Biden

President Joe Biden speaks in the South Court Auditorium on the White House campus, March 18, 2022, in Washington. (AP Photo/Patrick Semansky, File)

It is a strategy game designed to trap Putin in a tailspin as foreign investors withdraw their money in response to the atrocities. It is also a remarkable display of unity that may be tested in the coming weeks by the Allies’ own reliance on fossil fuels.

A group of economists on Thursday estimated that EU countries have transferred more than 13.3 billion euros ($14.7 billion) to Russia for oil, natural gas and coal since the war started, essentially financing Putin’s war machine.

While Allied talks leading up to the war were critical, the EU did not just wait for US instructions to act. Bloc members had been discussing for months.

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An EU diplomat, who spoke on condition of anonymity to discuss internal talks, outlined possible sanctions in an interview as early as January, including the export ban, noting that the EU is pushing its coalition on enforcing sanctions since the Russian occupation of parts of the Donbas region of Ukraine.

But this time, the US and EU responded to Russia’s aggression with a new set of policies designed to cripple Putin’s ability to fight by denying it access to the semiconductors, computers, telecommunications equipment, lasers and sensors that make up an integral part. of war material.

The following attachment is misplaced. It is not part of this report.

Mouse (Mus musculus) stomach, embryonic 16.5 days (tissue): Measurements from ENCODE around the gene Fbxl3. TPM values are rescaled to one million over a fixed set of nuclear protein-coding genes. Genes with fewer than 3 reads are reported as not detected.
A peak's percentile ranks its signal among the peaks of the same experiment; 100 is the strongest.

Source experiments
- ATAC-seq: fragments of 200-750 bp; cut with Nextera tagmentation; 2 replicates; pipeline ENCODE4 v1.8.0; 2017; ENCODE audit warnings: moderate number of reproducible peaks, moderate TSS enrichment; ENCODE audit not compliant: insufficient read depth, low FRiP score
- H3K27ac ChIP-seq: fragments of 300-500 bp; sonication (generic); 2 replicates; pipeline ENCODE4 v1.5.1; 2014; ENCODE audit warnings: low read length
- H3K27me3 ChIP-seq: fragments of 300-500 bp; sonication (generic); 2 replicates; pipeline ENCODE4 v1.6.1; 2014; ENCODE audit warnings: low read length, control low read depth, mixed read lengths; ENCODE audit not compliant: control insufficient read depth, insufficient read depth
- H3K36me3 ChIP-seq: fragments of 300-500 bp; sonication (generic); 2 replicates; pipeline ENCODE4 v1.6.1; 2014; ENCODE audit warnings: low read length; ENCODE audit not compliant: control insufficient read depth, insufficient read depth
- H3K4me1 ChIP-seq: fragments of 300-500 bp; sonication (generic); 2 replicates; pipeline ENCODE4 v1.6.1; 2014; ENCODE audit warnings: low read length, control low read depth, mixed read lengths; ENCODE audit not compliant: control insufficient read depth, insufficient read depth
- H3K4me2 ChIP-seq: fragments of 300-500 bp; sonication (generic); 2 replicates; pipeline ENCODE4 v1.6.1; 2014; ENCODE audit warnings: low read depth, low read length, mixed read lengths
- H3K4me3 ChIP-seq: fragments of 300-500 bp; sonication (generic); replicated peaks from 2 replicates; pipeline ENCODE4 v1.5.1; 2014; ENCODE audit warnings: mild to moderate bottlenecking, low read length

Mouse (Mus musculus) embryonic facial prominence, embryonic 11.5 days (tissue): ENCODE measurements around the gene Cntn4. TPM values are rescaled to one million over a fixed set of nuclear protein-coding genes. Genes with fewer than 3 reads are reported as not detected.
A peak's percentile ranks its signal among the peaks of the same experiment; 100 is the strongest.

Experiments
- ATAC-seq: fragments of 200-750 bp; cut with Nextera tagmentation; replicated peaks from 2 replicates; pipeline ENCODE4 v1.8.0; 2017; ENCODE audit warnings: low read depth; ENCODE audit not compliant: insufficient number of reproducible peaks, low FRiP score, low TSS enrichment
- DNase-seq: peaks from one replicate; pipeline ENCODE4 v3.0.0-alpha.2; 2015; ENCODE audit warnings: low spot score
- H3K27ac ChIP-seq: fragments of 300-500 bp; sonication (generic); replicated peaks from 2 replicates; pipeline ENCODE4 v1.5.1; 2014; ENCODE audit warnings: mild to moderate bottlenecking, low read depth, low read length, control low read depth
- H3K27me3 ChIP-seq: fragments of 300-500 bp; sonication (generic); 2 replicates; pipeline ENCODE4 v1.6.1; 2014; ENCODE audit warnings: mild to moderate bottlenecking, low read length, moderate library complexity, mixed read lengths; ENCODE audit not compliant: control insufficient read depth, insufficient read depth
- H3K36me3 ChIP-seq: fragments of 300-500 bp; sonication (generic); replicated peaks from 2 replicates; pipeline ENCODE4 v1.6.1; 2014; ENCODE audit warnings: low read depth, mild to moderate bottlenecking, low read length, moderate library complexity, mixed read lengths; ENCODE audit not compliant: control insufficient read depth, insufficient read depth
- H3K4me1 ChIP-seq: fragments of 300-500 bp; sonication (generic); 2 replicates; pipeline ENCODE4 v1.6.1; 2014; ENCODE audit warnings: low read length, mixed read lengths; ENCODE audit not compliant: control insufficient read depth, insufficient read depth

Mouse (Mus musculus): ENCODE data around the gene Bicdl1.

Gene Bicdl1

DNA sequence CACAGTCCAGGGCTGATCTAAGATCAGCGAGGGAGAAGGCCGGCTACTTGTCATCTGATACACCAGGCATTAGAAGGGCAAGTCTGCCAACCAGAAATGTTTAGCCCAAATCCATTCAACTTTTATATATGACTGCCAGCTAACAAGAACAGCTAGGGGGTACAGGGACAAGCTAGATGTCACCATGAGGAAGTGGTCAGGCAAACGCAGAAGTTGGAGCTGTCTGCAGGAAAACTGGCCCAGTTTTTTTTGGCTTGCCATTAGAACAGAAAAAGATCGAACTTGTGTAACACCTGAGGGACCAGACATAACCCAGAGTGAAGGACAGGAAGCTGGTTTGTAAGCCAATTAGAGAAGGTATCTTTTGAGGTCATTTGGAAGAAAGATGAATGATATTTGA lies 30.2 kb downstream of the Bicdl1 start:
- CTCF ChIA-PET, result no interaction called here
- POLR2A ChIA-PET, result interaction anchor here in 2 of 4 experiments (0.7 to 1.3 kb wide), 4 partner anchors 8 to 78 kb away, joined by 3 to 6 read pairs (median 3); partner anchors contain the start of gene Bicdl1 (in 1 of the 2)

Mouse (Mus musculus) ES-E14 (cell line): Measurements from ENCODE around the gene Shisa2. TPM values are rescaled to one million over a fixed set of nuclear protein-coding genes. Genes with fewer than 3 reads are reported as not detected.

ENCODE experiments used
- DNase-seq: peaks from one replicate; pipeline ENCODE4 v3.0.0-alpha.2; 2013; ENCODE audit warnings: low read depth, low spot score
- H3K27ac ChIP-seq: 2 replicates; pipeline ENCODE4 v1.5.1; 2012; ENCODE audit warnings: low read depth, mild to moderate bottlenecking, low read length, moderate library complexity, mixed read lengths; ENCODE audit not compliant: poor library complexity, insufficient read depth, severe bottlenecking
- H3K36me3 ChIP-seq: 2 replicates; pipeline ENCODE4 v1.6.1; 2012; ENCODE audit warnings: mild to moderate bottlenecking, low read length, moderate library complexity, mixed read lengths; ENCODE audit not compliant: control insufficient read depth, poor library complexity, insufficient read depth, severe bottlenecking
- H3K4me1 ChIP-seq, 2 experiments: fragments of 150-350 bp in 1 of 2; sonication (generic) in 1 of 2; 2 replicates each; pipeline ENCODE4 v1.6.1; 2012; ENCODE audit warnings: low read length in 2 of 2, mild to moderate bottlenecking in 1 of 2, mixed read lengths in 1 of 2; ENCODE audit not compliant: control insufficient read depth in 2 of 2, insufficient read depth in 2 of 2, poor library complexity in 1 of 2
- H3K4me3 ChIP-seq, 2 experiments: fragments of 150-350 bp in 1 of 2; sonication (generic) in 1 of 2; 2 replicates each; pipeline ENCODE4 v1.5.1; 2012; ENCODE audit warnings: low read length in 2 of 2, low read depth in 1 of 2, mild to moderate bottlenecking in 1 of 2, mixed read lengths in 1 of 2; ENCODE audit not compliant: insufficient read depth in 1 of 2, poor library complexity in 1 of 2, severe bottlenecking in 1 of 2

This is a supply chain squeeze that will force Russia to raid existing planes, tanks and other equipment for spare parts – essentially eroding its military and economic capacity. The same US and EU officials who took on their own supply chain challenges after the pandemic found a way to compound the problem for Russia through trade regulations.

As a sign of early success, US officials point to the closure of Lada auto plants in Russia and the more than 300 companies that have stopped doing business with Russia. The companies include not only Starbucks, but also chipmakers such as Germany’s Infineon, which said it has stopped all direct and indirect deliveries to Russia, as well as technical support.

Zelenskyy